Comments about ‘Letter: Declining GDP share’

Return to article »

Published: Monday, May 26 2014 12:00 a.m. MDT

Updated: Sunday, May 25 2014 10:10 p.m. MDT

Comments
  • Oldest first
  • Newest first
  • Most recommended
Hamath
Omaha, NE

Good points brought up here. Thanks.

Curmudgeon
Salt Lake City, UT

Just a hunch, but I'm guessing the decline in wages as a share of GDP is closely correlated with the decline in labor union participation and effectiveness over the same time period, beginning with the union-busting Reagan administration. Does anyone doubt that is why Republicans have been so intent on emasculating unions?

Thanks for the letter, Roland.

Roland Kayser
Cottonwood Heights, UT

One minor correction, my letter said that labor share of GDP has dropped into the mid 50% range, which is not quite the same as the 50% range as was published.

Tyler D
Meridian, ID

Thank you for your informative letter Roland.

However, I doubt this is the result of a conspiracy (which would mean a global scale). Rather, it is simply business chasing low wage production anywhere around the world they can find it, and the laws on our books that make doing so even more beneficial.

Adam Smith did warn against employer collusion, but he also said laws pertaining to business should generally favor the workers.

We were an Adam Smith nation early on and for much of the past century, but over the last 40 years or so we have become an Ayn Rand nation.

The Real Maverick
Orem, UT

I agree with everything but the final line, "on a global scale."

Not true. Here are many countries who still fight for their middle-class and aren't just handing everything over to the 1 percent.

Australia, Canada, and many European countries still maintain policies that protect their working classes. It's just unfortunate that the United States has sold it's working class out. The long term effects are devastating.

Mike Richards
South Jordan, Utah

Is the decline in wages the fault of the employer or is it the fault of government? Those who advocate "sharing" the wealth must surely know that when taxes increase, businesses fail for lack of capital. There are many millionaires who have little or no cash.

I have a customer whose business is valued at more than $4 million - on paper. The actual value, if he were to sell off equipment and the building would be somewhere near $100,000. That would be his "reward" for providing jobs to hundreds of people for over forty years.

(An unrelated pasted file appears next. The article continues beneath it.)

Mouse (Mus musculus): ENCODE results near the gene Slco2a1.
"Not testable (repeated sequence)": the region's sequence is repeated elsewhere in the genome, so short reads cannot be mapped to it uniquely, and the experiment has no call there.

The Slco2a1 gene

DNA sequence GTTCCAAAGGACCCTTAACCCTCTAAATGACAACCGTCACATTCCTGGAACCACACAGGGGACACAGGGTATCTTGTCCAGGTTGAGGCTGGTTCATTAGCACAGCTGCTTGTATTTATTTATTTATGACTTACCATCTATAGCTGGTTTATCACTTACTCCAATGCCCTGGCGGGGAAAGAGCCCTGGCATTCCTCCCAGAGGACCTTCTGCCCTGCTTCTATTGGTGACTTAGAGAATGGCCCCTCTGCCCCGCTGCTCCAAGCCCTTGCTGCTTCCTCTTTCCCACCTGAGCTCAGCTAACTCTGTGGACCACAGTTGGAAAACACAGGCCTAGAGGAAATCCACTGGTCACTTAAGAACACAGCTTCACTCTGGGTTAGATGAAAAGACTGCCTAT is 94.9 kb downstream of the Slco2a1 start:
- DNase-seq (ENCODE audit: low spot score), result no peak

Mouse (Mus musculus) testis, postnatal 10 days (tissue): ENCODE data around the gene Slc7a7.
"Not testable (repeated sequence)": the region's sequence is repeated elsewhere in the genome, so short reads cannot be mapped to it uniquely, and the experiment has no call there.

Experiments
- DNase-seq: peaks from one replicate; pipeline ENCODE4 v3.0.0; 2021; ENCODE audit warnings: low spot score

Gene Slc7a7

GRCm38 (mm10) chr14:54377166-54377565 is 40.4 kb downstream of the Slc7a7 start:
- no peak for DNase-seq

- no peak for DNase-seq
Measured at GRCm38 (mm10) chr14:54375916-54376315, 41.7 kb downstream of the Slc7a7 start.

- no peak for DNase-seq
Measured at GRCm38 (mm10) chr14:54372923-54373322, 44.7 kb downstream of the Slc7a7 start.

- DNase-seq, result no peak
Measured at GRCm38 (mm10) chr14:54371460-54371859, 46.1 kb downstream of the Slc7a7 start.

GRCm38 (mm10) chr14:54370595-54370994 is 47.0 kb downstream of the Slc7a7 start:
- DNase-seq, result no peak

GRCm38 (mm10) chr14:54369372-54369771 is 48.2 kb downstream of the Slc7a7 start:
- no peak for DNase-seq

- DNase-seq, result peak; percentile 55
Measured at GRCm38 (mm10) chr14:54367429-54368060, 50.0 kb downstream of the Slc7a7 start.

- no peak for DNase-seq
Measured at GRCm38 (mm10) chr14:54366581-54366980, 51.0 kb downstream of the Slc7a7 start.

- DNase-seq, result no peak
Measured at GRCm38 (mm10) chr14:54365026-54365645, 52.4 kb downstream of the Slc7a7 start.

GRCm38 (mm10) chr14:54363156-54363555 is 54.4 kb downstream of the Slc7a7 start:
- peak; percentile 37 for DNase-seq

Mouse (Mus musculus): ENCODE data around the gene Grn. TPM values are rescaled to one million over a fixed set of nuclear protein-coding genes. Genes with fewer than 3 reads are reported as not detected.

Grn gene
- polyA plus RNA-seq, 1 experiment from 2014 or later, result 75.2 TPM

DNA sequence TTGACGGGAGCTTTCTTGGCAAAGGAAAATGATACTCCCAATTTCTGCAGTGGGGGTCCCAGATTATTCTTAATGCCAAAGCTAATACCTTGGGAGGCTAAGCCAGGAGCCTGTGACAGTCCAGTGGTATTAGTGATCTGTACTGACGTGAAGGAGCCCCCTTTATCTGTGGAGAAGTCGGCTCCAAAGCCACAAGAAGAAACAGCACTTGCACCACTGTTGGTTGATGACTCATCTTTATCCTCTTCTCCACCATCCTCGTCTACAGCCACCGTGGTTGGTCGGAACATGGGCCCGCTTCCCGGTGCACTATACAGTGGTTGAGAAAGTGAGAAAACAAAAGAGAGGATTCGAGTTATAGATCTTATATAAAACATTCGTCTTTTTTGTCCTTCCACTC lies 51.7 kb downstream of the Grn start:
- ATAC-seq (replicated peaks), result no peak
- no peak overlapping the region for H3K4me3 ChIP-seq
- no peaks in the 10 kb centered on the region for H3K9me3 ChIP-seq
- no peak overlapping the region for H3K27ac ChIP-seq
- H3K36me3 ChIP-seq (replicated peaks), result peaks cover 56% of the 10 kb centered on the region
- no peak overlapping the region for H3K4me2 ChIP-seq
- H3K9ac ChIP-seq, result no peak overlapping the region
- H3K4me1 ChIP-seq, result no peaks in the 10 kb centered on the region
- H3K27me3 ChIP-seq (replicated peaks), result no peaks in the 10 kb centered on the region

Every business owner that I know sacrificed to scrape together money to start a business. Everyone of them borrowed against their own home to pay employees during lean times. Not one of them has a retirement account outside of Social Security even though they all paid in millions to Social Security as their portion of their employees Social Security "donation".

Too many people, who have been paid a wage, think that they are also entitled to profit sharing. Would they share the "losses" with their employers?

ECR
Burke, VA

Thanks Roland, for providing imperial evidence of the facts rather than just stating your opinion. And Curmudgeon makes an excellent point about the decline in union membership. It also interesting to note the date of 1980 as the beginning of the decline. Think about the events in our country during that time.

Kent C. DeForrest
Provo, UT

As usual, Roland is right. The consequence of this shift isn't just that more Americans are struggling to make ends meet, but that the consumer classes don't have enough disposable income to buy all the products that the big corporations need to sell to stay in business and provide jobs for American workers. It's a vicious circle that does not have an up-side. So, despite denial on the Right, the supply-side ethic we've been following since Reagan is not just hammering the middle and lower classes; it is creating economic conditions in which the upper class will also soon start a rather rapid decline.